What Determines a Bonds Price

In valuing bonds, it is important to first understand the differences in the type of issuances. There are essentially four types of bonds; corporate, treasury, municipal and agency.

A corporate bond is a form of debt issued by a company that can be used for a variety of purposes. Usually, corporate debt is associated with reducing leverage, research and development costs, and expansion or stock buy back initiatives. The duration or term of the bond can vary from as little as a month to as long as 50 years.

Treasury bills, notes and bonds are issued by the United States government and backed by its full faith. They are considered the safest of all investments and draw investors from all over the world. The Chinese government is the single largest holder of US government debt. Treasury bills are issued for terms less than a year, notes are issued in terms of 2, 3, 5 and 10 years and bonds are issued for a term 30 years,

Municipal bonds are debt instruments issued by states and municipalities generally for infrastructure improvements. They are backed by the full faith of the issuing authority whose strength varies from region to region. Municipal bonds carry the added incentives of being free of federal taxes and if purchased by a resident of the issuing state, free of state tax as well unless otherwise stated.

Agency bonds are issued by organizations such and Fannie Mae and Freddie Mac who provide mortgage loans in the secondary market. For a long time, these privately held firms had the implied backing of the US government. However, with the housing crisis of 2008, these quasi government agencies were absorbed by the government. As such, many believe an investment in an agency bond is nearly as safe as an investment in treasuries.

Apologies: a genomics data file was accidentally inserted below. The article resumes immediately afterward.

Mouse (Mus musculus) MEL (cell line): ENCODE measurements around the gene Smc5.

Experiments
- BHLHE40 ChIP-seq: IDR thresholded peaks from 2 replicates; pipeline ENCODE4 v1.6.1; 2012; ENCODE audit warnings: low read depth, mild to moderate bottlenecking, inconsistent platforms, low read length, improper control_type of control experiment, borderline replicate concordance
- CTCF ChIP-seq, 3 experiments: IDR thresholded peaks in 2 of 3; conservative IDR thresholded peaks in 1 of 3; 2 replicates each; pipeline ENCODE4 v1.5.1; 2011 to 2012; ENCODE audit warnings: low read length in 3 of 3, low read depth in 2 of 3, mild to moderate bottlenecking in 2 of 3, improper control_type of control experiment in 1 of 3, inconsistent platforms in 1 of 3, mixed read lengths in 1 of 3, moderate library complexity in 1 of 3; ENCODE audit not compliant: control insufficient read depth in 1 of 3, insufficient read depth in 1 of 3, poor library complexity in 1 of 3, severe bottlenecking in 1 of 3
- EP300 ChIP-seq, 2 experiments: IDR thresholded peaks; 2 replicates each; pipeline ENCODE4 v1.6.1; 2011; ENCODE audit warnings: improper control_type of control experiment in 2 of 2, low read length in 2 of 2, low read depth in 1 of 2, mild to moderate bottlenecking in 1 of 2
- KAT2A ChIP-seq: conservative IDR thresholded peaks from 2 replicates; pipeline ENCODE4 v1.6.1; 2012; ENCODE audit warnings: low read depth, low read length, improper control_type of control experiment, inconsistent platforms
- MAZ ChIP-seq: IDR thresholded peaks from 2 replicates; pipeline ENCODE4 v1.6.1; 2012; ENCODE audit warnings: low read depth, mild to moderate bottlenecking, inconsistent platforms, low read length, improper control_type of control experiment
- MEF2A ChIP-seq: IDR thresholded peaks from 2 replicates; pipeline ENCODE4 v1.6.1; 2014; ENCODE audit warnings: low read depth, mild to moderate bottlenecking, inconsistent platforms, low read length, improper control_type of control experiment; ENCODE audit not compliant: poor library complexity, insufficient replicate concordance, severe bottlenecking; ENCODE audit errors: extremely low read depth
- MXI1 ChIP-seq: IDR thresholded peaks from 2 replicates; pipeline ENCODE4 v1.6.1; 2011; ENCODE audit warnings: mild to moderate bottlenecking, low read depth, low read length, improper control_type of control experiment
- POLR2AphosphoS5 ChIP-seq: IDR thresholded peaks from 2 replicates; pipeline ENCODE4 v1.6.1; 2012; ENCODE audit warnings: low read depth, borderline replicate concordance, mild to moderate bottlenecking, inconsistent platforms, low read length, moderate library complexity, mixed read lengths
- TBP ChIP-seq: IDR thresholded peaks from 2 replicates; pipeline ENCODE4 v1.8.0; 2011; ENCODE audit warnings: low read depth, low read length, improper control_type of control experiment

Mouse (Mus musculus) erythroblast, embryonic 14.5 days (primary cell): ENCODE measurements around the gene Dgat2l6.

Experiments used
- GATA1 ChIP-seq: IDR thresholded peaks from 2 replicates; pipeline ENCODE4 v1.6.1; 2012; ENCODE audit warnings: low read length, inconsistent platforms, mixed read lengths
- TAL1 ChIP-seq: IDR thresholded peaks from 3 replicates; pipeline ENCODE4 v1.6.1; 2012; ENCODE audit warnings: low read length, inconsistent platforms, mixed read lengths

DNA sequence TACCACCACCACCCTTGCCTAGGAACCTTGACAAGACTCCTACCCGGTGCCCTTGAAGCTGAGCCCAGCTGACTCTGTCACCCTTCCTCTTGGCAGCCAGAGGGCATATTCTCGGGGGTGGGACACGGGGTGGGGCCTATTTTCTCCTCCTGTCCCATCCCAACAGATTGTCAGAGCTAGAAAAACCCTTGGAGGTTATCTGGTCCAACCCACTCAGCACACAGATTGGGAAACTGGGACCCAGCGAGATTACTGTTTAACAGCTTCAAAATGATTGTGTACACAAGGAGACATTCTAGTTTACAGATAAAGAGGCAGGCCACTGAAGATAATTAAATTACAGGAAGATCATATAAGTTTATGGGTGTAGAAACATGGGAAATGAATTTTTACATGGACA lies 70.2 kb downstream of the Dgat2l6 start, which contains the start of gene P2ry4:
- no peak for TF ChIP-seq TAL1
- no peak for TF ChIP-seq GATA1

Understanding the value of a bond hinges on several factors. Bond values are quoted on a daily basis. Providing a bond broker with a CUSIP, which is a bond identification number, will allow them to give you a current bond quote. Since bonds are typically redeemed at $100 per bond, which is known a “par” value, the current price will be trading at a premium (above $100) or at a discount (below $100) relative to par. Bonds also carry a set interest rate or “coupon” which pays the investor interest on the bond. This interest rate can fluctuate based on the current price of the bond. The higher the price of the bond, the lower the yield and of course the opposite is true as well.

The current value of a bond is dependent on many factors. Corporate bonds depend heavily on rating agencies to determine their value. These independent organizations, primarily S&P and Fitch, rate the vast majority of all bonds in the U.S. They both employ a similar declining scale which starts with the safest bonds such as US treasuries, moves through various levels of investment grade bonds, and ends with different levels of speculative bonds. The value of a bond is greatly affected by its rating. All bonds are periodically evaluated by the rating agencies and upgraded or downgraded depending on any material change in the issuer’s financial condition.

This is why US treasuries typically have the lowest yield. They are always rated at the highest investment grade level the rating agencies offer. As such, the chance of default is virtually non existent. As the default probability rises, the agencies assign a lower rating to the bond and thus the issuer must lower the price and raise the interest rate yield.

The state of the economy is also a significant factor in the value of a bond. In an inflationary environment, investors expect a higher yield which will result in a lower price for the bond. When inflation is tame, or even deflationary, yields will plummet and the price of the bonds will rise substantially.

Finally, the term of the bond affects the value as well. Longer term bonds generally carry a higher yield because the risk is considered higher. Another factor included in the term is whether the bond is “callable.” That means the issuer can buy back the bond, typically at par or higher, before the term expires. Callable bonds are generally valued lower than non callable bonds.